Pixel engine 700 stores color and depth data into an embedded (on-chip) DRAM (1TSRAM) frame buffer memory 702 including a color frame buffer and a depth buffer. Pixel engine 700 performs depth (z) compare (700 a) and pixel blending (700 b). Z compares 700 a′ can also be performed at an earlier stage in the graphics pipeline 180 (i.e., before texturing) depending on the rendering mode currently in effect (e.g., if alpha thresholding is not required). However, it is desirable, although not necessary, to provide z buffering at the end of the pipeline. The pixel engine 700 includes a copy operation 700 c that periodically writes on-chip frame buffer 702 to main memory 112 for access by display/video interface unit 164. This copy operation 700 c can also be used to copy embedded frame buffer color or z information to textures in the main memory 112 for dynamic color or z texture synthesis. Anti-aliasing and other filtering can be performed during the copy-out operation. The color frame buffer output of graphics pipeline 180 (which is ultimately stored in main memory 112) is read each frame by display/video interface unit 164. Display controller/video interface 164 provides digital RGB pixel values for display on display 102.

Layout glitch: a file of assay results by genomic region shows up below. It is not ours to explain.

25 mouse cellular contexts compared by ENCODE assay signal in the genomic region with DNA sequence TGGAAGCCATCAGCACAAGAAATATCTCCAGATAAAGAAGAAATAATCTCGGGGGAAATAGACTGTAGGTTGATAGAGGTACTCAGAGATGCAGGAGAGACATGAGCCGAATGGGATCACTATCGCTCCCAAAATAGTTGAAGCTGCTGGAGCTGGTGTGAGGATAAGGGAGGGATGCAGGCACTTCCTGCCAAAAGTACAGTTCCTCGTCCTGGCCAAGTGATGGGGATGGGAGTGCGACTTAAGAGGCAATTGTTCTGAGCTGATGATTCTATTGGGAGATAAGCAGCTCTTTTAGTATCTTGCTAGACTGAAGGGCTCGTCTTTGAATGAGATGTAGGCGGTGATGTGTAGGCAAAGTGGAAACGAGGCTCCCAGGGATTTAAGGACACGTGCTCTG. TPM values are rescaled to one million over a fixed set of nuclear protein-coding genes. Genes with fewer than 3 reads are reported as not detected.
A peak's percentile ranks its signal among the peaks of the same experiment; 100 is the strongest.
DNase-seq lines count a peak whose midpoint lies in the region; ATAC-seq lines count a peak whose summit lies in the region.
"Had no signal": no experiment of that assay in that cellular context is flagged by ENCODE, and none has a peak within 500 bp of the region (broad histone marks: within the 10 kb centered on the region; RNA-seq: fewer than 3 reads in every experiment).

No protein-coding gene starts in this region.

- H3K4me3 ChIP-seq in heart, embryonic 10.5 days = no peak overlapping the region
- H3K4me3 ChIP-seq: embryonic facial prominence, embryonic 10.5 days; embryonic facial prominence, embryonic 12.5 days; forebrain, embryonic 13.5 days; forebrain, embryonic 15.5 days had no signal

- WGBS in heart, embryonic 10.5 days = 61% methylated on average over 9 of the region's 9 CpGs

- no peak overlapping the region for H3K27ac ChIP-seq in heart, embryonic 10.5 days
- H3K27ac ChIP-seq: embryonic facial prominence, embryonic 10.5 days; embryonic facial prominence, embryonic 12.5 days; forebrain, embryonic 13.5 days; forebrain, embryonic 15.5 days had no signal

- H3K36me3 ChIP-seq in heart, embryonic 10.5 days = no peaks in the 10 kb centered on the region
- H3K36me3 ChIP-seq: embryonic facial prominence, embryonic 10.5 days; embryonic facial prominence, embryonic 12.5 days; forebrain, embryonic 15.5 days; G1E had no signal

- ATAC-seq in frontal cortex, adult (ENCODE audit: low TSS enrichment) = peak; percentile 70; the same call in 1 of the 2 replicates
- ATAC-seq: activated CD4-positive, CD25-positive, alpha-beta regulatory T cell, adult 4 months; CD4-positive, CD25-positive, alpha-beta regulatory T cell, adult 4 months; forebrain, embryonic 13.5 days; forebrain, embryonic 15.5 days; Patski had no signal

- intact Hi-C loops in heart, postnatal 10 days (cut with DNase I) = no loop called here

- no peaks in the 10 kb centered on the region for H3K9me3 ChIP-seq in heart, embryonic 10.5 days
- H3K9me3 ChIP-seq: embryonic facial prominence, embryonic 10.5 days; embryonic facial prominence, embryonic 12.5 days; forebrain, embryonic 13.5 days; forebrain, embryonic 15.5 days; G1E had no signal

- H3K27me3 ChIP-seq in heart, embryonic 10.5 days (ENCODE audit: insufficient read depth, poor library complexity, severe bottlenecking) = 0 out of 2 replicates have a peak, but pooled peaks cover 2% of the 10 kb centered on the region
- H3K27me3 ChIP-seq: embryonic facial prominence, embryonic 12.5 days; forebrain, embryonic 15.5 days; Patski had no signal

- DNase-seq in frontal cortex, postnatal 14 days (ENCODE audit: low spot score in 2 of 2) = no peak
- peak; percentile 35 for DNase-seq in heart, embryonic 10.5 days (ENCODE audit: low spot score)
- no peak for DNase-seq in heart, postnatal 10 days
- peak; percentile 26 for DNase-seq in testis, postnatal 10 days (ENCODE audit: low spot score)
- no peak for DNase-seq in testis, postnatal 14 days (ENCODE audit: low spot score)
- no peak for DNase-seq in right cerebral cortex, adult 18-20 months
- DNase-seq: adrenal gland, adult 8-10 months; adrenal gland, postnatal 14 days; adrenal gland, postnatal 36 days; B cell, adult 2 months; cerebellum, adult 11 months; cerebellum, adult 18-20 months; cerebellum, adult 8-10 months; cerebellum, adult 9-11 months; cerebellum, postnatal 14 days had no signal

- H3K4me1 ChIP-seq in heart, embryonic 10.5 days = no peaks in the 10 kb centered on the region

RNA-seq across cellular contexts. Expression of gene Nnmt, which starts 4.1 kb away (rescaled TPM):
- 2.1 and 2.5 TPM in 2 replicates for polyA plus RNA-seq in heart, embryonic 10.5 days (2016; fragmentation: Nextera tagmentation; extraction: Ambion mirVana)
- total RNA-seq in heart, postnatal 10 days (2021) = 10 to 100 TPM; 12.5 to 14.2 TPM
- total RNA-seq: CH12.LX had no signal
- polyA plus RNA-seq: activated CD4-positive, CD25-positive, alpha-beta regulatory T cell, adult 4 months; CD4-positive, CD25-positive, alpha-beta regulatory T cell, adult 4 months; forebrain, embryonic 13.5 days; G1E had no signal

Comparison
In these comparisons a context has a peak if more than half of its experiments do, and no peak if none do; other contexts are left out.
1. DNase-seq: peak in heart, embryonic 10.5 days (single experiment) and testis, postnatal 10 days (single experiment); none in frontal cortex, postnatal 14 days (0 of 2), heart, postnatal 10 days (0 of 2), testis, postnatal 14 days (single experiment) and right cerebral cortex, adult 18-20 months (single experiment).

Additional details of example graphics system 50 may be found in U.S. Pat. Nos. 6,707,458 and 6,609,977, the contents of each of which are incorporated herein in their entirety.

Example Video Game